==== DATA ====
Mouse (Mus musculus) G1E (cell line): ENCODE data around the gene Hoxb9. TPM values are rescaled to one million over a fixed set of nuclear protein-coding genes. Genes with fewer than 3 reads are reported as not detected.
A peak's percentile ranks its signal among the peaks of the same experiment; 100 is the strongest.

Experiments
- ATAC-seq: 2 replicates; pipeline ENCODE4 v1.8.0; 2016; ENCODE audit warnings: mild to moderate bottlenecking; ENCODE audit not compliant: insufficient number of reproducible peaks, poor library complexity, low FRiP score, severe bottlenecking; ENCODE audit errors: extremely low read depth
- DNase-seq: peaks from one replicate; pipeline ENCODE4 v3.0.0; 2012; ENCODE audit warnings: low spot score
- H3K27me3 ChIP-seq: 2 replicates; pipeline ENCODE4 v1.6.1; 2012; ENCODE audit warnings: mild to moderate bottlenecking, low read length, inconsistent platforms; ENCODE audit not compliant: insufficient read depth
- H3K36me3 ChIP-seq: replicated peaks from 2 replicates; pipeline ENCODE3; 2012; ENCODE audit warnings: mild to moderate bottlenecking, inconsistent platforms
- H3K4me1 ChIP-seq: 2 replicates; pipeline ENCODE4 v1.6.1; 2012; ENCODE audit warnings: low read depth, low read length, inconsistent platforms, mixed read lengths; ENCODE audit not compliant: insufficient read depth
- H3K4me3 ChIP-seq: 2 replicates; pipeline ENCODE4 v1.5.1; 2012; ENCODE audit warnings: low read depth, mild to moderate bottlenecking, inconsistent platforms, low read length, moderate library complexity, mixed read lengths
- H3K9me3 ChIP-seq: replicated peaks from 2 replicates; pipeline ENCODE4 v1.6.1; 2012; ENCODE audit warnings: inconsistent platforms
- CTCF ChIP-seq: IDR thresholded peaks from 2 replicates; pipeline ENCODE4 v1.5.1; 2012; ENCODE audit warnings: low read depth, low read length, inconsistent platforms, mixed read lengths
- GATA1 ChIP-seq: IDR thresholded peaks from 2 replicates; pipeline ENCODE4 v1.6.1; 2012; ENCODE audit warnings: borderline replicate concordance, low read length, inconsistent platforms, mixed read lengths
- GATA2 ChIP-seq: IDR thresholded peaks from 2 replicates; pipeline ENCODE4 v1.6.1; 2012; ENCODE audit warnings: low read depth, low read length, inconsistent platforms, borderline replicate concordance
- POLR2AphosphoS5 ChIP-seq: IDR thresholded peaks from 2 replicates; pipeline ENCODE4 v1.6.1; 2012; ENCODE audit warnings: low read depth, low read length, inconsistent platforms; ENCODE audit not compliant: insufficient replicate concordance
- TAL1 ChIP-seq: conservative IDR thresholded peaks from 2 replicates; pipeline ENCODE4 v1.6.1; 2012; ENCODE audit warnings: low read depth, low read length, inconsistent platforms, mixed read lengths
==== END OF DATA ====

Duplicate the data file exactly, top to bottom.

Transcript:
Mouse (Mus musculus) G1E (cell line): ENCODE data around the gene Hoxb9. TPM values are rescaled to one million over a fixed set of nuclear protein-coding genes. Genes with fewer than 3 reads are reported as not detected.
A peak's percentile ranks its signal among the peaks of the same experiment; 100 is the strongest.

Experiments
- ATAC-seq: 2 replicates; pipeline ENCODE4 v1.8.0; 2016; ENCODE audit warnings: mild to moderate bottlenecking; ENCODE audit not compliant: insufficient number of reproducible peaks, poor library complexity, low FRiP score, severe bottlenecking; ENCODE audit errors: extremely low read depth
- DNase-seq: peaks from one replicate; pipeline ENCODE4 v3.0.0; 2012; ENCODE audit warnings: low spot score
- H3K27me3 ChIP-seq: 2 replicates; pipeline ENCODE4 v1.6.1; 2012; ENCODE audit warnings: mild to moderate bottlenecking, low read length, inconsistent platforms; ENCODE audit not compliant: insufficient read depth
- H3K36me3 ChIP-seq: replicated peaks from 2 replicates; pipeline ENCODE3; 2012; ENCODE audit warnings: mild to moderate bottlenecking, inconsistent platforms
- H3K4me1 ChIP-seq: 2 replicates; pipeline ENCODE4 v1.6.1; 2012; ENCODE audit warnings: low read depth, low read length, inconsistent platforms, mixed read lengths; ENCODE audit not compliant: insufficient read depth
- H3K4me3 ChIP-seq: 2 replicates; pipeline ENCODE4 v1.5.1; 2012; ENCODE audit warnings: low read depth, mild to moderate bottlenecking, inconsistent platforms, low read length, moderate library complexity, mixed read lengths
- H3K9me3 ChIP-seq: replicated peaks from 2 replicates; pipeline ENCODE4 v1.6.1; 2012; ENCODE audit warnings: inconsistent platforms
- CTCF ChIP-seq: IDR thresholded peaks from 2 replicates; pipeline ENCODE4 v1.5.1; 2012; ENCODE audit warnings: low read depth, low read length, inconsistent platforms, mixed read lengths
- GATA1 ChIP-seq: IDR thresholded peaks from 2 replicates; pipeline ENCODE4 v1.6.1; 2012; ENCODE audit warnings: borderline replicate concordance, low read length, inconsistent platforms, mixed read lengths
- GATA2 ChIP-seq: IDR thresholded peaks from 2 replicates; pipeline ENCODE4 v1.6.1; 2012; ENCODE audit warnings: low read depth, low read length, inconsistent platforms, borderline replicate concordance
- POLR2AphosphoS5 ChIP-seq: IDR thresholded peaks from 2 replicates; pipeline ENCODE4 v1.6.1; 2012; ENCODE audit warnings: low read depth, low read length, inconsistent platforms; ENCODE audit not compliant: insufficient replicate concordance
- TAL1 ChIP-seq: conservative IDR thresholded peaks from 2 replicates; pipeline ENCODE4 v1.6.1; 2012; ENCODE audit warnings: low read depth, low read length, inconsistent platforms, mixed read lengths